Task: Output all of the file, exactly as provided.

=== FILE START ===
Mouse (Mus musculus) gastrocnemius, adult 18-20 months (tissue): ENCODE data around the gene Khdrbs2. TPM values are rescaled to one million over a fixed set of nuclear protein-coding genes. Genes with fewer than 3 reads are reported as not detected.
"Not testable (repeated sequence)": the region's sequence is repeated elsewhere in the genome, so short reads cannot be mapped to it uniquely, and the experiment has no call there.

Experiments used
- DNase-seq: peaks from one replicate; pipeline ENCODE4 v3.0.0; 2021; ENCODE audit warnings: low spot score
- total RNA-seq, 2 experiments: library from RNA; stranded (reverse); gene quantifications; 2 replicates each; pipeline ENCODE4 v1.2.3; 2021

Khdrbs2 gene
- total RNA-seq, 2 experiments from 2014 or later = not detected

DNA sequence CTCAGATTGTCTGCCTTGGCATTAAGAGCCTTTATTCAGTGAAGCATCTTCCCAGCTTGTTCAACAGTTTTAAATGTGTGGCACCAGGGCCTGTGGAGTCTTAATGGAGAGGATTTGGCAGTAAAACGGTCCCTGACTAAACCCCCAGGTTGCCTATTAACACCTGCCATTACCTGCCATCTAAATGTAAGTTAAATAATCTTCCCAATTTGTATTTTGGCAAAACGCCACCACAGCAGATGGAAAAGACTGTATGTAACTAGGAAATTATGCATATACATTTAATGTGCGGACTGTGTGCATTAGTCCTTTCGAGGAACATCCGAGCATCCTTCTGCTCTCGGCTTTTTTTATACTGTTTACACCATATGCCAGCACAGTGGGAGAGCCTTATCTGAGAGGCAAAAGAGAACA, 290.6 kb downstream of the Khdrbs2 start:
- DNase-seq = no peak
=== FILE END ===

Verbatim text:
Mouse (Mus musculus) gastrocnemius, adult 18-20 months (tissue): ENCODE data around the gene Khdrbs2. TPM values are rescaled to one million over a fixed set of nuclear protein-coding genes. Genes with fewer than 3 reads are reported as not detected.
"Not testable (repeated sequence)": the region's sequence is repeated elsewhere in the genome, so short reads cannot be mapped to it uniquely, and the experiment has no call there.

Experiments used
- DNase-seq: peaks from one replicate; pipeline ENCODE4 v3.0.0; 2021; ENCODE audit warnings: low spot score
- total RNA-seq, 2 experiments: library from RNA; stranded (reverse); gene quantifications; 2 replicates each; pipeline ENCODE4 v1.2.3; 2021

Khdrbs2 gene
- total RNA-seq, 2 experiments from 2014 or later = not detected

DNA sequence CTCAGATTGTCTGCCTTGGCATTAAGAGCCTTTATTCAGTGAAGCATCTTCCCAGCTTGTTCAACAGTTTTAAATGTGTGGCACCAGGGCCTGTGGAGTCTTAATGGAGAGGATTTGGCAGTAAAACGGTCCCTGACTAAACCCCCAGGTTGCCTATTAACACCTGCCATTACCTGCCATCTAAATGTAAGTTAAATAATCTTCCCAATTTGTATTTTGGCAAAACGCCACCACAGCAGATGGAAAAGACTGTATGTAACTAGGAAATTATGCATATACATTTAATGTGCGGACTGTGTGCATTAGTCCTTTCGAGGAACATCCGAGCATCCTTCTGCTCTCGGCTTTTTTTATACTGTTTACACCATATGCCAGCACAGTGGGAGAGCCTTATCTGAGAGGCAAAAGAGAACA, 290.6 kb downstream of the Khdrbs2 start:
- DNase-seq = no peak